I hope to see you in class!
Wishing you homemade, homegrown, homestead happiness 🙂
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well said Anna, I am professional chef and canner, I watched my mum can or bottle as we called it for many years. she explained, all the dangers 40 years ago, as a farmer’s wife who never attended school. I was always impressed with her practical hands-on generational knowledge. I read some other post and recipes and are surprised not more people actually die. Thank you for your kind and diligent and practical advice.
Good article and helpful comments. It doesn’t hurt to remind even an old canner like me. I’ve been canning for over 60 years.
There is no need to “sterilize” jars, lids, and bands. All you need to do is wash them with hot, soapy water as you would any other dishes. You are going to use them in canning, which is specifically for killing bacteria, so the canning process WILL kill any icky things you think sterilizing will kill.
Also, the photo shows canned food in jars with the rings still on. The article makes no mention of taking the rings off after the jars have sealed and a day or so has passed. You NEVER store the jars with the rings on. It can create a false seal, and THAT can lead to making you sick! That should have been rule #1 in the article. I see so many, many photos on Pinterest of home canned food in jars with the rings still on. That is one of the very first rules I learned when learning to can!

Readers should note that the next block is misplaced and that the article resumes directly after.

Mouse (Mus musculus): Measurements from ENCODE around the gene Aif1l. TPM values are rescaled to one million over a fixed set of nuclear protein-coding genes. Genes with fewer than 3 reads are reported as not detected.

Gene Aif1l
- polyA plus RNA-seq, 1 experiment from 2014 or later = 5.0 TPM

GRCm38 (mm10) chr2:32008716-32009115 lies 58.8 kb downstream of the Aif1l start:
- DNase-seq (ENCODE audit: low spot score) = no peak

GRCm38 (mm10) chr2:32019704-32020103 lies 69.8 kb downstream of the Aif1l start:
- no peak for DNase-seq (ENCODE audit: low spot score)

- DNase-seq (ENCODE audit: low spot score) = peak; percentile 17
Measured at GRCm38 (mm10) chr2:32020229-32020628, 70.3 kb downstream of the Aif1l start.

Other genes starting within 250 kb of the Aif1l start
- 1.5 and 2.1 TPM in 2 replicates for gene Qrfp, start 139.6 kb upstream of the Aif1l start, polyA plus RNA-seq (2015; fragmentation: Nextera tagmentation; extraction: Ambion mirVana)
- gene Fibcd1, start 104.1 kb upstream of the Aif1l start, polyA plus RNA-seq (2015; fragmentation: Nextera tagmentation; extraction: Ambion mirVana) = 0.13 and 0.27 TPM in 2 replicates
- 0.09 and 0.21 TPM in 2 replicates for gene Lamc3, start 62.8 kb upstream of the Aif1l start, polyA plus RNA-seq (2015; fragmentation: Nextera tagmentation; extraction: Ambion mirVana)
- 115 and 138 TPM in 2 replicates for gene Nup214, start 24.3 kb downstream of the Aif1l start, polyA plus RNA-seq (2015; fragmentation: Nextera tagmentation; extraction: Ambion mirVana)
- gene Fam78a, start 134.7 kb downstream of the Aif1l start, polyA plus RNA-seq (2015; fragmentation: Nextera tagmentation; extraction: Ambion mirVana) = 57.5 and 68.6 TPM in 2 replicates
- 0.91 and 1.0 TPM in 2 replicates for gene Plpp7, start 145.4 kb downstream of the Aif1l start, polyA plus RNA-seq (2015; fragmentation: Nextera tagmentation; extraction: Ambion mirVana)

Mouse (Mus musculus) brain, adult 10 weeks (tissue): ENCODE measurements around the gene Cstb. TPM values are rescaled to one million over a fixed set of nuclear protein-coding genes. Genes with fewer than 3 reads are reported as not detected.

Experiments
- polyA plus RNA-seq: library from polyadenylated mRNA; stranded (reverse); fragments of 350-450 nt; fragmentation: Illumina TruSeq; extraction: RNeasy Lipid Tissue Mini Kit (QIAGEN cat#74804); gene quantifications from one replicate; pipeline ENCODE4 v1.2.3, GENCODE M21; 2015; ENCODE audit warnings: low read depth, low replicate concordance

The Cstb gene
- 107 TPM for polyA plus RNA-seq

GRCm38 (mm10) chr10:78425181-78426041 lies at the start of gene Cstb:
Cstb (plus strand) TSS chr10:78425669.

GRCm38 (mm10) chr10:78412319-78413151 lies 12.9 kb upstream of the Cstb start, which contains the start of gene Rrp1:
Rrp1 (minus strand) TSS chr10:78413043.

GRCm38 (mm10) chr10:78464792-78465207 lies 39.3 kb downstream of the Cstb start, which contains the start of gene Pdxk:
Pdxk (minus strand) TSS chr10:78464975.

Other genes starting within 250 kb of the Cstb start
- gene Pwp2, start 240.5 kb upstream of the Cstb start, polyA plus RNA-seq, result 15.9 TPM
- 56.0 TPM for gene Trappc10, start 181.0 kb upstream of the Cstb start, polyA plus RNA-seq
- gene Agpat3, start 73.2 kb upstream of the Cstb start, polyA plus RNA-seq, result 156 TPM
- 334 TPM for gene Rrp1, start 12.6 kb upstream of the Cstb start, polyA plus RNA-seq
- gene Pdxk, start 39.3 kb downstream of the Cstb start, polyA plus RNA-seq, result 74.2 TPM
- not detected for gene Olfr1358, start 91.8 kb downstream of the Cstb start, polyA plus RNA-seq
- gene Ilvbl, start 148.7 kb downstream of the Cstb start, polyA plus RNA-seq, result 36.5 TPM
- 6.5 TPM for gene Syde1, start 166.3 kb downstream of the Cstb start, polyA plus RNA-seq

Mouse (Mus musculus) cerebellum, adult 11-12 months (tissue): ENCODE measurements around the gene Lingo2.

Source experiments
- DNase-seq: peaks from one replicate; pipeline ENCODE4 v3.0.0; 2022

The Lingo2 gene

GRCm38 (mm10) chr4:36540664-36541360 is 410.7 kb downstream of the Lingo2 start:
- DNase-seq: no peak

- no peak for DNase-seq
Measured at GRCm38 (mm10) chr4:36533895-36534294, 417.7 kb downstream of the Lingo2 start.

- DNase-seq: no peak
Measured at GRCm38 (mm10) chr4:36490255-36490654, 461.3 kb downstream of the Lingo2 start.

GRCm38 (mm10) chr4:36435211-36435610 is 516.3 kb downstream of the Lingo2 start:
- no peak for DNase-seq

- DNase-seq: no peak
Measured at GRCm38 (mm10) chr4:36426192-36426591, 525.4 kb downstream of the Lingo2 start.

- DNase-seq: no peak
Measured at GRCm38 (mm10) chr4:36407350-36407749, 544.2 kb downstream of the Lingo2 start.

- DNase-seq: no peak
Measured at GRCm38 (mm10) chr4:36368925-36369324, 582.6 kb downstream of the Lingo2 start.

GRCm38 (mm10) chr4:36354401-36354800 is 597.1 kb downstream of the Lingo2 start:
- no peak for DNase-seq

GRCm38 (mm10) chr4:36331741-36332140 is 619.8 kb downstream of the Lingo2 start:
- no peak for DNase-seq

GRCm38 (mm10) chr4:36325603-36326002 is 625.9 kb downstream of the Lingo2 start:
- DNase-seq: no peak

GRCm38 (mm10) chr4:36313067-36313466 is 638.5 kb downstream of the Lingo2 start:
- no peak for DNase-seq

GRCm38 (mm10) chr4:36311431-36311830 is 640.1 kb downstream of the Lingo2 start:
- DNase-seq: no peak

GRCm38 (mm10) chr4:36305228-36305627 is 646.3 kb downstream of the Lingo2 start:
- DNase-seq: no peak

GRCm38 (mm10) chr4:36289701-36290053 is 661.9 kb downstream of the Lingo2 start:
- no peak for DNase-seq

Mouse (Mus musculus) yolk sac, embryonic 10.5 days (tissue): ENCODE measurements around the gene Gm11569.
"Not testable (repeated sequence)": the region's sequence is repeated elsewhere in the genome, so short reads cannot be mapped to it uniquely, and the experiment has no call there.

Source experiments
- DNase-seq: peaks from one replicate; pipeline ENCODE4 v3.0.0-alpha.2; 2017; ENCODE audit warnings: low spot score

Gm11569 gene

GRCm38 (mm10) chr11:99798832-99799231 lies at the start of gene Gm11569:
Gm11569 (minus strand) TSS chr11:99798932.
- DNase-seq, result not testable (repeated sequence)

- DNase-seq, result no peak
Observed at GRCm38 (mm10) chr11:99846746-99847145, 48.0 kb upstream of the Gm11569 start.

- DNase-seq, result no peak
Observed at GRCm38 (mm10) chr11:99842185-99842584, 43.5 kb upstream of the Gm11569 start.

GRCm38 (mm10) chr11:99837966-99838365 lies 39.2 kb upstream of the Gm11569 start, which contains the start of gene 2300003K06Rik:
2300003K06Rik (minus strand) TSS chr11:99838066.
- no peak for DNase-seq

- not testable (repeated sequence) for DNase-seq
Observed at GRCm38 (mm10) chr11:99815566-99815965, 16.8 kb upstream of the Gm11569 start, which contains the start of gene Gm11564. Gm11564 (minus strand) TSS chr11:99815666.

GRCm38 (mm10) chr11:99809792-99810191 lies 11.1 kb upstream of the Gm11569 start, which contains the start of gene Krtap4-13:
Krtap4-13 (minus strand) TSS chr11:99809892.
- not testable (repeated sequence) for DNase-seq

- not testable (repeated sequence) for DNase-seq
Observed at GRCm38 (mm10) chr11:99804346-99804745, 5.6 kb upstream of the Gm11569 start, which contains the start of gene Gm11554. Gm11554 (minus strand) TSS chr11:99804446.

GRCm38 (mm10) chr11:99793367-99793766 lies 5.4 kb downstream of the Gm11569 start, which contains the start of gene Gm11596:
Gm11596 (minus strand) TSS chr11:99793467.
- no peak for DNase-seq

The article is about botulism, and leaving the rings on has no effect on whether or not canned food may carry a risk of botulism. In fact, the reason you should remove bands/rings is so that you can tell if one of your jars didn’t actually seal. If you leave the rings on and the lid didn’t actually seal, it could create a false seal and your food could mold and spoil, resulting in food waste, so you’re not wrong there (and you’re correct, it was a poor choice of image to use on a canning post, although I admit I don’t always remove the bands and have never had a jar not seal). However botulism comes from jars of food that have been sealed well. It thrives in anaerobic (low/no oxygen) environments, like the type of environment inside a sealed canning jar. The key to avoiding botulism in home canning is to always acidify or pressure can low acid foods according to the directions.
As for sterilizing jars, you do not need to sterilize them if you’re pressure canning, but you do need to sterilize them if you’re water bath canning certain foods, or at the very least they should be kept in a simmering hot water bath until ready to be filled.. This is according to the National Center For Home Food Preservation and the Ball Complete Book Of Home Preserving, which are both trusted sources for home canning information. Better safe than sorry! After all, had I not mentioned sterilizing jars, someone probably would have left a comment calling me out for that;)
This is a great tidbit of information. I am new to canning and wondered why we are told to take the rings off when the jars look much nicer with them on!
A great common sense post, Anna! I am not a canner. I had hoped to try my hand at water bath canning tomatoes this year, but my garden didn’t cooperate. (And I am still scared to death of pressure canning, figured if I could successfuly water bath can, it would build my confidence) I’ve done a lot of my own research, and talked with friends who can regularly. Your article sums everthing up very succinctly regarding canning safety.